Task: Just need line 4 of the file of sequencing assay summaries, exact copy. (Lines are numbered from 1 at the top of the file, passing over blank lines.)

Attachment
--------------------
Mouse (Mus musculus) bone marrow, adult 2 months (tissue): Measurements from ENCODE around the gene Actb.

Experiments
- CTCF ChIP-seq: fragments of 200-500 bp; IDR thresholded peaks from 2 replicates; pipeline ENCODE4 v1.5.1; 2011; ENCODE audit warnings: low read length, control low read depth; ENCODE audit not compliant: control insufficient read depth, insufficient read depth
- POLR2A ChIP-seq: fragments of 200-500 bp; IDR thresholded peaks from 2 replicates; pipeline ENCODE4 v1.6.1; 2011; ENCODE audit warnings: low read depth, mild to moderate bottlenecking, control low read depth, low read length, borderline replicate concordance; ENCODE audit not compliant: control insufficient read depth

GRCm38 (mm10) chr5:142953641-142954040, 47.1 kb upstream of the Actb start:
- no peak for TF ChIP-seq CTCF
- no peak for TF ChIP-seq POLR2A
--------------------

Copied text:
- POLR2A ChIP-seq: fragments of 200-500 bp; IDR thresholded peaks from 2 replicates; pipeline ENCODE4 v1.6.1; 2011; ENCODE audit warnings: low read depth, mild to moderate bottlenecking, control low read depth, low read length, borderline replicate concordance; ENCODE audit not compliant: control insufficient read depth